Doreen, it has to be said, has the most tawdry and Bleasdale-esque home life. Her back story is one of tragedy, bereavement, addiction, poverty, crime and despair. Her debts are massive, possibly even larger than mine. At least I am only in the covetous claws of M&S finance and Santander, who may instigate court action to repossess my beloved Bobbi Brown lipstick collection and Hetty Wainthrop DVDs, but are unlikely to break my legs if I miss a payment. Doreen owes so much to various shady rogues that she cannot afford gas or electricity. She has to resort to pinching toilet rolls from the SOHK ladies' loos.
One of the (few) fringe benefits of working with Doreen is that as her life is saturated with so much personal tragedy, ill luck and misery she actually makes me feel rather jaunty and carefree. That is unusual. I normally feel like an embittered, emotionally crippled, socially inept and tragic recluse. Compared to Doreen my life is an Enid Blyton, apple-blossom scented, ginger-beer swigging romp. Part of me is very sympathetic to her sorry domestic situation. Indeed, if she were a character in a docu-soap you would be inclined to dismiss her as a grotesque caricature; it's impossible to imagine that one person's life could be so blighted by adversity. The thing is, Doreen makes it hard for me to remain sympathetic. Very hard indeed.
Now, I really don't want to sound like Penelope Keith's character from The Good Life, but Doreen is also 'as rough as a badger's arse'. Actually, I fear that is a cruel slur on badgers and their bottoms. (Apologies my snuffling little black and white babies. Please do not sue me.) Doreen can barely speak English. She speaks pure 'Geordie' (a Northern dialect as thick and viscous as tar). Her words are rendered even more incomprehensible as she only has one volume setting: screaming harridan. She roars at the kids constantly.
'Ere, will yooouse lot sit on your arses and shut up like, us is trying to learn youuse.'
Translation: 'My darling rosy-cheeked children. Kindly be seated and listen. Your divine teacher, Miss Underscore, and I are doing our best to educate you.'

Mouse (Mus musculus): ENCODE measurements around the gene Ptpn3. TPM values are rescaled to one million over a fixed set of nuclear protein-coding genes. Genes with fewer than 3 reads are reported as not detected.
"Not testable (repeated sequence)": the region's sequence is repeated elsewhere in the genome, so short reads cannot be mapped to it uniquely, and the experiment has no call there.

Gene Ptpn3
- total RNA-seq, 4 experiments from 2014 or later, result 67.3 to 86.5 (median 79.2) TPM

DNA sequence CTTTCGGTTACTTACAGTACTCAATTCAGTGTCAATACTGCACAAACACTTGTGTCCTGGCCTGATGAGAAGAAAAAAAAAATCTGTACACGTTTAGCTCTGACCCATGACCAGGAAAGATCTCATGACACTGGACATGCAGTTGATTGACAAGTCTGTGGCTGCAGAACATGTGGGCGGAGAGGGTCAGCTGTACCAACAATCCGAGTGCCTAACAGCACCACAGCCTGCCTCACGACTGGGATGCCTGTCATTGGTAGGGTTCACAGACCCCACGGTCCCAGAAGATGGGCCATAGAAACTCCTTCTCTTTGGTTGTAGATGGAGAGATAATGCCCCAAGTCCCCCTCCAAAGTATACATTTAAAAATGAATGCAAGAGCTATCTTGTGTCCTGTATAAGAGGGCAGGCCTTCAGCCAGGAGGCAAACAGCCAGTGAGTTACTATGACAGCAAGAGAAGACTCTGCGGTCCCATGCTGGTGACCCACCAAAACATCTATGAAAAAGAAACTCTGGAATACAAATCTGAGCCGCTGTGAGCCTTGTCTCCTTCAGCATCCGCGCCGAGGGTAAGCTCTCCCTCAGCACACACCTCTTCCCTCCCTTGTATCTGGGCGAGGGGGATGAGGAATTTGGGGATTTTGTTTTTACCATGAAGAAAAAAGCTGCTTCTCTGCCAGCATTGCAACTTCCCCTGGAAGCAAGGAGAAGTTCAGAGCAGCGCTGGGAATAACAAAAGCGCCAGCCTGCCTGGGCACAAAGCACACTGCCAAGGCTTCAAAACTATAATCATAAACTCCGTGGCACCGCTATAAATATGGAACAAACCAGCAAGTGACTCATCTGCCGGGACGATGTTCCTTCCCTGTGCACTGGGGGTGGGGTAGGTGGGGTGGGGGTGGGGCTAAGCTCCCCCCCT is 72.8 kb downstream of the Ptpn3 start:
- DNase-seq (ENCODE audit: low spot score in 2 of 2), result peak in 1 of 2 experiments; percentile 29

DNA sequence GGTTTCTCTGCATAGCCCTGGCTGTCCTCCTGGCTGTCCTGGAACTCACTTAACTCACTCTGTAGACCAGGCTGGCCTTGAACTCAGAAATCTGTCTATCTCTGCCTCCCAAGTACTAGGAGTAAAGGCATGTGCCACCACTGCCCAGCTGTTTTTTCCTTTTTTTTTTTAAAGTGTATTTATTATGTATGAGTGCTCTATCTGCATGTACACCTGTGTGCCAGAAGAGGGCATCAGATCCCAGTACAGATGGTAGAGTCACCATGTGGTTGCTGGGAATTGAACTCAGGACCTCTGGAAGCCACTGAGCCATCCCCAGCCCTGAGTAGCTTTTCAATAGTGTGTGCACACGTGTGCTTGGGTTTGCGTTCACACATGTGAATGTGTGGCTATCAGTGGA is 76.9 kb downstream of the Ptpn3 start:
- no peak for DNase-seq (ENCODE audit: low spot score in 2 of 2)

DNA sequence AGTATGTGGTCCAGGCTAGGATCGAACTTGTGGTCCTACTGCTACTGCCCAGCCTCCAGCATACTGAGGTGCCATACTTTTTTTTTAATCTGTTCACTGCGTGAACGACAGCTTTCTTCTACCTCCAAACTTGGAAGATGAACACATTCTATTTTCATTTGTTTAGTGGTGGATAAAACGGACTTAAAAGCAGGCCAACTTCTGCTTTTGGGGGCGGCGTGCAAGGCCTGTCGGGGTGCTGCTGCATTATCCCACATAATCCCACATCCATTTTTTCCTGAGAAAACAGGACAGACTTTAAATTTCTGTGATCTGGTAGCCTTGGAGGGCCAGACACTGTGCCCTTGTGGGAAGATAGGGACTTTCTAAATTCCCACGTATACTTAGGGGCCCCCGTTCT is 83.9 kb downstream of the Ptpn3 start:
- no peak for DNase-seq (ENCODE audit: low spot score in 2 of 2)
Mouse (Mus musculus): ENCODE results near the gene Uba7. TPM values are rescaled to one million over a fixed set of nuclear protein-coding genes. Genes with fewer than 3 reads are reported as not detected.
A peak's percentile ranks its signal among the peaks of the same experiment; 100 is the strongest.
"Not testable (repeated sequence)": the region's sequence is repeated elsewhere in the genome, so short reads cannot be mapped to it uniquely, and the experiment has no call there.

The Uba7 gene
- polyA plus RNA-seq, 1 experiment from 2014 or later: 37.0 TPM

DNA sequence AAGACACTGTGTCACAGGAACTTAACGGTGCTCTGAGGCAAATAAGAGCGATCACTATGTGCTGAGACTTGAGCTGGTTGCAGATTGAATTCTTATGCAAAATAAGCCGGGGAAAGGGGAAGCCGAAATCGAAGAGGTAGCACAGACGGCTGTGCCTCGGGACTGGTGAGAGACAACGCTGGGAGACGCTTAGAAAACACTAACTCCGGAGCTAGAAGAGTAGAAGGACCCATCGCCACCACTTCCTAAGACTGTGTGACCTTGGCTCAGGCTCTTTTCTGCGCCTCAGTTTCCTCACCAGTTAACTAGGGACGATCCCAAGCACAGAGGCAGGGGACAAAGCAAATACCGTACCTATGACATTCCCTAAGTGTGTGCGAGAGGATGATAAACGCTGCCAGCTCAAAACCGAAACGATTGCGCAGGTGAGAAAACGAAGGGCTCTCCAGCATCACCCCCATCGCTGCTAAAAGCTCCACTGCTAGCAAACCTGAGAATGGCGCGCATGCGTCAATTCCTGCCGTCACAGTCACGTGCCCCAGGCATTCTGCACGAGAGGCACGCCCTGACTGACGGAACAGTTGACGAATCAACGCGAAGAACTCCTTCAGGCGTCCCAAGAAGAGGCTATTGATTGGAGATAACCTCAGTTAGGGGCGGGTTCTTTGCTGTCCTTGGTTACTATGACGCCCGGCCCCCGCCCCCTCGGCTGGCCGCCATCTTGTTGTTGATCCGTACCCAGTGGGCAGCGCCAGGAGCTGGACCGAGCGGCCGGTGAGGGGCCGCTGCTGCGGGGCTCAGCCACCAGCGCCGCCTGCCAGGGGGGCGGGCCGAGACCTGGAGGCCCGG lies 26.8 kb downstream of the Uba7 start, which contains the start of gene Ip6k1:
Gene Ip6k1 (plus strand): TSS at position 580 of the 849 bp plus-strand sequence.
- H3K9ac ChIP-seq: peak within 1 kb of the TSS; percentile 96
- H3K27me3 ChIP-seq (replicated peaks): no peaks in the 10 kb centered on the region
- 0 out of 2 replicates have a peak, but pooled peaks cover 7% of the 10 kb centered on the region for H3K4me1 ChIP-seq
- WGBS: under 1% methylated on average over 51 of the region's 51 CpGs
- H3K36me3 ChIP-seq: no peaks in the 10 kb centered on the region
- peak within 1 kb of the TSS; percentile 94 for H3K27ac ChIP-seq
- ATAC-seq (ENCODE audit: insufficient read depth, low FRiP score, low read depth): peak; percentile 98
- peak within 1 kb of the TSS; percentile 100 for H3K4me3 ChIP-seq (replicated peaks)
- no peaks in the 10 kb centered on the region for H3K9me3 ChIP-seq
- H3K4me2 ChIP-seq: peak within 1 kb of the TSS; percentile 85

Pompous Pilate, our buffoon-like Headteacher, is aware of the problem with Doreen, yet he seems reluctant to grasp the nettle and act. Doreen can be quite intimidating you see, even to an 18 stone Yorkshireman. When he allocated her to my class he said,
'I am hoping you will have a calming and refining influence, Miss Underscore. Try to get her to modify her speech please.'
Christ. It is bad enough that I have to act as some sort of Professor Higgins to my class of mini-mackems, but I am also expected to give elocution lessons to my TA. Often, during a literacy lesson, when I am explaining the enigma of the apostrophe or the power of the metaphor, Doreen will pipe up from the back of the class;
'Ya naaaaa Miss Underscore, I never knew that!'
I am utterly confounded as to how Doreen got a job working in a school at all. I can only imagine that the only other applicants for the post were Gary Glitter and Mary Bell.
Due to Doreen's long-term absence I had been without a teaching assistant for 4 months. I can't say I missed her. In fact, life was generally more peaceful and stress-free. Allow me to give you a breakdown of Doreen's 'working' day.
8.30 am: I am sat at my laptop, frantically trying to get all my resources uploaded to the interactive whiteboard. I have been in half an hour. Doreen has been chain-smoking by the school gate for half an hour. Finally she comes to class, pulls her chair up to mine. My heart sinks like a stone. What I need from Doreen at that moment is:
(b) a cup of tea.
(c) a quick tidy up of the classroom
What I get is
(a) a minute by minute account of the previous night's bedlam on the estate.
(b) a vitriolic and paranoid rant about all other members of staff at the SOHK, who she believes are out to 'get her'.
(c) a monologue about her latest problems with social services.